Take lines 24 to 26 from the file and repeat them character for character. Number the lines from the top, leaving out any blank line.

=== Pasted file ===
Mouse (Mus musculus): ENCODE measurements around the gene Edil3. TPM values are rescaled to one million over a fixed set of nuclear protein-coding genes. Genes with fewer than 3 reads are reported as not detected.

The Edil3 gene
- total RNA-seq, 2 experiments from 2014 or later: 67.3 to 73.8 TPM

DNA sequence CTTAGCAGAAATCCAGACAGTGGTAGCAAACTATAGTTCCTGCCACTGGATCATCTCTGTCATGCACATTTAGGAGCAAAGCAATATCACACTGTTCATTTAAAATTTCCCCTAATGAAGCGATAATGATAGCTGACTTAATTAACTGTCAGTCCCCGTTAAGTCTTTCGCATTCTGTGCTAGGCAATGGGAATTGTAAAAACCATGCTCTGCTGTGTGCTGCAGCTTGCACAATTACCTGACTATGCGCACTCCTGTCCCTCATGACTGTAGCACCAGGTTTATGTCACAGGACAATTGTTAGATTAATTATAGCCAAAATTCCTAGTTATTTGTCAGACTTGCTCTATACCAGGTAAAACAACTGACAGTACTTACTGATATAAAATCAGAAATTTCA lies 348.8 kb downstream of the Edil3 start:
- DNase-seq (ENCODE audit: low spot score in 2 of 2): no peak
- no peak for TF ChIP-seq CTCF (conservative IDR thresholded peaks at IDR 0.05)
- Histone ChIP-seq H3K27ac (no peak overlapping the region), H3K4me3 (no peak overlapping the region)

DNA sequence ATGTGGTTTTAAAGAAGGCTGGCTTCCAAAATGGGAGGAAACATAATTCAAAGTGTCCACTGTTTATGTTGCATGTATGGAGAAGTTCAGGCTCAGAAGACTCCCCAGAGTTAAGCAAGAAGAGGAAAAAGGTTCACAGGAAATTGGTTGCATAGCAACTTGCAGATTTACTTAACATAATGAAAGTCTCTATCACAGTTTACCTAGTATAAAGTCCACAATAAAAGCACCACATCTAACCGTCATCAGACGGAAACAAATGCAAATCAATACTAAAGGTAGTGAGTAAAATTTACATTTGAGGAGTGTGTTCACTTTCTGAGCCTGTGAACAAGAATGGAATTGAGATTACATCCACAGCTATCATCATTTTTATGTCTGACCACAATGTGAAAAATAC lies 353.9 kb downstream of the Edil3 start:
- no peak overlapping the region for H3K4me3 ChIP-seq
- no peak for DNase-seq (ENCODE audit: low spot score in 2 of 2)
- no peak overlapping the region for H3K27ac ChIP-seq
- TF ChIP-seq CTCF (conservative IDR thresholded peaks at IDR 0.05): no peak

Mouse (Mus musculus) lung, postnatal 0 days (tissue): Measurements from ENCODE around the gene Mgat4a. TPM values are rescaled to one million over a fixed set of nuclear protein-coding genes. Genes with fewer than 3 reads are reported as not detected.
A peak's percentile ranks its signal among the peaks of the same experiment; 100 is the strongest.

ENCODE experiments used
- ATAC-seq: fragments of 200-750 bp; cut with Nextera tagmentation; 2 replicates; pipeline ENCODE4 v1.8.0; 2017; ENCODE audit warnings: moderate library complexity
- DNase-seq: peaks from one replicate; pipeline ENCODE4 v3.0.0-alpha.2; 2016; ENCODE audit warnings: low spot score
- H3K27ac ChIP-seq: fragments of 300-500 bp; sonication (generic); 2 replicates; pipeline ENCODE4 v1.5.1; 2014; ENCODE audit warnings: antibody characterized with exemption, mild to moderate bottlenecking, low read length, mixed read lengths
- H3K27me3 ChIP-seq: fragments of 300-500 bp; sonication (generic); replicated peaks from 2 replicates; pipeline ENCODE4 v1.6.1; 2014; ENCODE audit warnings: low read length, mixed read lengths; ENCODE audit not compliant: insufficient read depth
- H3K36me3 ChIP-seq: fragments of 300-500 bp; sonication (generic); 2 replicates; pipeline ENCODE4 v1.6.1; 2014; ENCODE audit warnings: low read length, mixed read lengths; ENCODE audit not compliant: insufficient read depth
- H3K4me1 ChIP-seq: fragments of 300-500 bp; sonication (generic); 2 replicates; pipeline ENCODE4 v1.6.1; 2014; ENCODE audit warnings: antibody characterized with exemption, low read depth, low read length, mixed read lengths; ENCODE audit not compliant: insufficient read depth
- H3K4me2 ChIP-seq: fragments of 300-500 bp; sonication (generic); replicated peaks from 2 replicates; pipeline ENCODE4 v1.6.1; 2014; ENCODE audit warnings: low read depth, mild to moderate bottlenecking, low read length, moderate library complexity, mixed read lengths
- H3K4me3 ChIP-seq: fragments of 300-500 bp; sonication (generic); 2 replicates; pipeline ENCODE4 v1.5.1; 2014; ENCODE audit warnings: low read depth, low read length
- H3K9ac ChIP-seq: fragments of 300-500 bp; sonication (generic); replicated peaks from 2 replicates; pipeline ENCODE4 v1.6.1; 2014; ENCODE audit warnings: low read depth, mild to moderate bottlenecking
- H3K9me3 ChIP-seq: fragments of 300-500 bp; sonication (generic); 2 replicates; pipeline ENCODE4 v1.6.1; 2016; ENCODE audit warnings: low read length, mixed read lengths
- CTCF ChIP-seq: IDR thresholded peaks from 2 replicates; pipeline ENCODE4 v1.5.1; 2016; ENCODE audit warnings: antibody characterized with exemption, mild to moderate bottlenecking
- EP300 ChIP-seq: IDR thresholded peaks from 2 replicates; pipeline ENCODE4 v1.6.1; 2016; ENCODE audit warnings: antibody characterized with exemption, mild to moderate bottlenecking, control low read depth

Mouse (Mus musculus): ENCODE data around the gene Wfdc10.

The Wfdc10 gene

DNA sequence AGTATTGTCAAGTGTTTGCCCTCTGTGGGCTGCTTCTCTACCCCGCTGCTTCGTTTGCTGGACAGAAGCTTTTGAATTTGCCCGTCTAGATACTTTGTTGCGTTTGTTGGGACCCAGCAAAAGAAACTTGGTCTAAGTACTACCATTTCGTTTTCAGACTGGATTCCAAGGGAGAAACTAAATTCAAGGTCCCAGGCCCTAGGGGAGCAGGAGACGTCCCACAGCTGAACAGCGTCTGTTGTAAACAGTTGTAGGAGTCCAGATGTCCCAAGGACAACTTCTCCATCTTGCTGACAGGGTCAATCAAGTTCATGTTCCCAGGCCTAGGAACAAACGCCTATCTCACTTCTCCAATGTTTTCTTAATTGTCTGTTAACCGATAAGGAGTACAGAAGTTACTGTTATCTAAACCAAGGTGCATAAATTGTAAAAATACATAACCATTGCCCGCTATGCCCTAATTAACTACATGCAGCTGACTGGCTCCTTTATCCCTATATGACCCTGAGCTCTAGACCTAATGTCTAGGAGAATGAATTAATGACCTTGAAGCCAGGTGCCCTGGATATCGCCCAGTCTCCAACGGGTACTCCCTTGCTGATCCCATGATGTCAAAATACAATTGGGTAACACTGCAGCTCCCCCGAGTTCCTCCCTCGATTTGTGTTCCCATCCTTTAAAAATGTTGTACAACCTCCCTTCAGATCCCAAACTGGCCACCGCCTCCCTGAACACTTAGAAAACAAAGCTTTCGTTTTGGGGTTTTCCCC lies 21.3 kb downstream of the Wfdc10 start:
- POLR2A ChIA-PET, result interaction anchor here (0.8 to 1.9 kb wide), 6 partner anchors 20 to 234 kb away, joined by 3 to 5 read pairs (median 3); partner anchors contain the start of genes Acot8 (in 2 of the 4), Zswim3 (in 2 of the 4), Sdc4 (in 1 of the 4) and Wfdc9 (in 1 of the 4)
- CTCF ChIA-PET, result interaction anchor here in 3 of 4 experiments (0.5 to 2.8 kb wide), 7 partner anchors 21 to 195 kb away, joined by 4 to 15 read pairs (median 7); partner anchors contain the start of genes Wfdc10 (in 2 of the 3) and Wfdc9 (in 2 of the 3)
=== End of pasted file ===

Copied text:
- H3K9ac ChIP-seq: fragments of 300-500 bp; sonication (generic); replicated peaks from 2 replicates; pipeline ENCODE4 v1.6.1; 2014; ENCODE audit warnings: low read depth, mild to moderate bottlenecking
- H3K9me3 ChIP-seq: fragments of 300-500 bp; sonication (generic); 2 replicates; pipeline ENCODE4 v1.6.1; 2016; ENCODE audit warnings: low read length, mixed read lengths
- CTCF ChIP-seq: IDR thresholded peaks from 2 replicates; pipeline ENCODE4 v1.5.1; 2016; ENCODE audit warnings: antibody characterized with exemption, mild to moderate bottlenecking